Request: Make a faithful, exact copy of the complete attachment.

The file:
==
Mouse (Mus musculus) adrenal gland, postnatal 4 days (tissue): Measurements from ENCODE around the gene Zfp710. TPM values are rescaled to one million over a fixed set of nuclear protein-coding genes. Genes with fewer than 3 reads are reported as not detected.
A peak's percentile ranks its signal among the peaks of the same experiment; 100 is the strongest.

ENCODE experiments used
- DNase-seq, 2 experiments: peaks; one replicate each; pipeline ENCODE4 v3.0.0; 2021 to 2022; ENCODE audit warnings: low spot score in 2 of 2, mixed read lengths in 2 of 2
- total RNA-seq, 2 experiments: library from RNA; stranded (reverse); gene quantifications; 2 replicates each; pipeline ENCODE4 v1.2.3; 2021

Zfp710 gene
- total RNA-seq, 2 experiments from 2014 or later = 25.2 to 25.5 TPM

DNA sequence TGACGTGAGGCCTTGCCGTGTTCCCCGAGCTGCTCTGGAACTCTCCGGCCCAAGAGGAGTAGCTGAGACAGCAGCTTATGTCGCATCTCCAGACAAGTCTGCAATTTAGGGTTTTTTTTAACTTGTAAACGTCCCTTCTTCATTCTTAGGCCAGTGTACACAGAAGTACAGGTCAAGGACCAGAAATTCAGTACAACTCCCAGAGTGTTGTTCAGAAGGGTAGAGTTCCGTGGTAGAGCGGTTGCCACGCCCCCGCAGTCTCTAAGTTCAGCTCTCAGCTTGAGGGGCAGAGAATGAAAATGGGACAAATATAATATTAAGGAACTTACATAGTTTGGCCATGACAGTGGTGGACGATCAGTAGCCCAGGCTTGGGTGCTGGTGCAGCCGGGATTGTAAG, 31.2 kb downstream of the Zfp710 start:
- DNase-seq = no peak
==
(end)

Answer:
Mouse (Mus musculus) adrenal gland, postnatal 4 days (tissue): Measurements from ENCODE around the gene Zfp710. TPM values are rescaled to one million over a fixed set of nuclear protein-coding genes. Genes with fewer than 3 reads are reported as not detected.
A peak's percentile ranks its signal among the peaks of the same experiment; 100 is the strongest.

ENCODE experiments used
- DNase-seq, 2 experiments: peaks; one replicate each; pipeline ENCODE4 v3.0.0; 2021 to 2022; ENCODE audit warnings: low spot score in 2 of 2, mixed read lengths in 2 of 2
- total RNA-seq, 2 experiments: library from RNA; stranded (reverse); gene quantifications; 2 replicates each; pipeline ENCODE4 v1.2.3; 2021

Zfp710 gene
- total RNA-seq, 2 experiments from 2014 or later = 25.2 to 25.5 TPM

DNA sequence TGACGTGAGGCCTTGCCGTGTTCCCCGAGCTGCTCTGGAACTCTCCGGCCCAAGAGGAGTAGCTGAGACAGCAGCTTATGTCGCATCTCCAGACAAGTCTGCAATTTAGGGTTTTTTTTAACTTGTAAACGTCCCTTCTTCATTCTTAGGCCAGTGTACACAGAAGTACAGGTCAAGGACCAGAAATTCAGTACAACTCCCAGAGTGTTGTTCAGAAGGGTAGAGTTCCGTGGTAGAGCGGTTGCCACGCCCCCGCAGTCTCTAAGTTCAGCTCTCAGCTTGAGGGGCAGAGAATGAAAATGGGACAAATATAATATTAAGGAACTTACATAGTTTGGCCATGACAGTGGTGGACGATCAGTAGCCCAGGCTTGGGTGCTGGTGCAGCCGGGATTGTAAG, 31.2 kb downstream of the Zfp710 start:
- DNase-seq = no peak